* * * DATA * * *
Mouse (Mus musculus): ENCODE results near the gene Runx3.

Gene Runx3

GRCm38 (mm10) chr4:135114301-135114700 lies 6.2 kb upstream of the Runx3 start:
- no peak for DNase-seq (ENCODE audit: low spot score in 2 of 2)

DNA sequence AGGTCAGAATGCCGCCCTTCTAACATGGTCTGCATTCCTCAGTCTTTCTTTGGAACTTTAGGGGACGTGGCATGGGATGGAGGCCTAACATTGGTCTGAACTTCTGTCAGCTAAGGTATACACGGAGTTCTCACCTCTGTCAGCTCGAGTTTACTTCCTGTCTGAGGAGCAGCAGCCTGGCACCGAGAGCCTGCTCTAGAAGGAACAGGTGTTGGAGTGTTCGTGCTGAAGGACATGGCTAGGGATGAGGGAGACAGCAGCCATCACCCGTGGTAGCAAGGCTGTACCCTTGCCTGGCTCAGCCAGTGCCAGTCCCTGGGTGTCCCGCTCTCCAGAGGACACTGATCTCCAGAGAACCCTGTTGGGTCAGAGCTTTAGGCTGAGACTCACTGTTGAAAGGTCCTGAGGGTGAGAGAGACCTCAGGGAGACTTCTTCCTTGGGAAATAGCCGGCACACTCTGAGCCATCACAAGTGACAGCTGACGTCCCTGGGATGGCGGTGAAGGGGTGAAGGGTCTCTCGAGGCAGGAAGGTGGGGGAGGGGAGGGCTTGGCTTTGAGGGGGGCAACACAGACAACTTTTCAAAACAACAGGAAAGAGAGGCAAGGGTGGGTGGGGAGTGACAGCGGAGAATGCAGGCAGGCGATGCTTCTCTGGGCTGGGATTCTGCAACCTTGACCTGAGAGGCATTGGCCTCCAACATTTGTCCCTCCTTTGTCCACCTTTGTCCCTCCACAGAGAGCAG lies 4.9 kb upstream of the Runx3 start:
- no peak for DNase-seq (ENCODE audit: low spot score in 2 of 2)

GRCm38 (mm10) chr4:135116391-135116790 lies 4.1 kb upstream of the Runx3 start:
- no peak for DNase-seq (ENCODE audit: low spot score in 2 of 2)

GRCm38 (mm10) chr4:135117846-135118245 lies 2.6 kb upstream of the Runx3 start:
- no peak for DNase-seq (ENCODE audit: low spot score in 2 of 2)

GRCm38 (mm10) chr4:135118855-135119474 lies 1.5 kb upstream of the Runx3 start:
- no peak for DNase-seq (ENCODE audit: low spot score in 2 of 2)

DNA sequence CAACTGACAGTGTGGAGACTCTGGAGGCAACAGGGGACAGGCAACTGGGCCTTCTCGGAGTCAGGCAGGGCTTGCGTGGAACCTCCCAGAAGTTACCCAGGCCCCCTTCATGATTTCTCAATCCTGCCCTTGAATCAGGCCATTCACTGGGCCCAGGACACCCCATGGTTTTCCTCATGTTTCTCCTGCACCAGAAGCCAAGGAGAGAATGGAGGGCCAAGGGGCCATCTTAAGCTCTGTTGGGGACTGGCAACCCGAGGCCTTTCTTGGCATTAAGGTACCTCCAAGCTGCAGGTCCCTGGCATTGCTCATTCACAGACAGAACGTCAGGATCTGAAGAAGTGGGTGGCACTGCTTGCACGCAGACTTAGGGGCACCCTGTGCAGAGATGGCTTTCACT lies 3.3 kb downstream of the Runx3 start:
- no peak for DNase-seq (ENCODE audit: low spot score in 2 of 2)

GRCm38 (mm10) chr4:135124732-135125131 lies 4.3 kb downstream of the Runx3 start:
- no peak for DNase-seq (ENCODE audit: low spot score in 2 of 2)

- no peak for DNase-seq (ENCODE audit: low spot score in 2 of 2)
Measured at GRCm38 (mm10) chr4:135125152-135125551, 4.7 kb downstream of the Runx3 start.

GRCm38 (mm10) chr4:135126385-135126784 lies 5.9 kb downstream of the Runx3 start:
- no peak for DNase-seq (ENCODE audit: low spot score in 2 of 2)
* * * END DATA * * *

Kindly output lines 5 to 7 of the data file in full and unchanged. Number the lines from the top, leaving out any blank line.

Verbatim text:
DNA sequence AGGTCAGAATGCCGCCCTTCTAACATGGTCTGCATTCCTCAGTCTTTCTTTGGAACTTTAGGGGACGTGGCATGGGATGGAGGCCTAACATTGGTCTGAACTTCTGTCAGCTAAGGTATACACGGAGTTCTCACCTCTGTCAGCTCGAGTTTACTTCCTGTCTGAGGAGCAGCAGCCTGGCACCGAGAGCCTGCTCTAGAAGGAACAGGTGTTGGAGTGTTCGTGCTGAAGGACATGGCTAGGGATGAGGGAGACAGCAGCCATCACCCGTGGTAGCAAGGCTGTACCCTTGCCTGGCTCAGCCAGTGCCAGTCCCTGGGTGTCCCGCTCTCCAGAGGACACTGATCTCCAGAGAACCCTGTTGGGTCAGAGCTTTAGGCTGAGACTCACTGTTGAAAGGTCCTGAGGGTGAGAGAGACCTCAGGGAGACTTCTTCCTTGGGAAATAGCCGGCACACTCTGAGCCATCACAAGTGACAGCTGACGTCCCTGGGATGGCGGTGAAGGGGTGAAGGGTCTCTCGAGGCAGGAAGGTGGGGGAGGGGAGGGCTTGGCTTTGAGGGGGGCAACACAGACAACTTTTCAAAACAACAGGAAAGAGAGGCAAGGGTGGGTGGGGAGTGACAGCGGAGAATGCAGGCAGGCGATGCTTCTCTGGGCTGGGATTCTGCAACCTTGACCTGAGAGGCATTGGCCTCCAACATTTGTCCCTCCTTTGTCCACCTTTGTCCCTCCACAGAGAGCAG lies 4.9 kb upstream of the Runx3 start:
- no peak for DNase-seq (ENCODE audit: low spot score in 2 of 2)

GRCm38 (mm10) chr4:135116391-135116790 lies 4.1 kb upstream of the Runx3 start: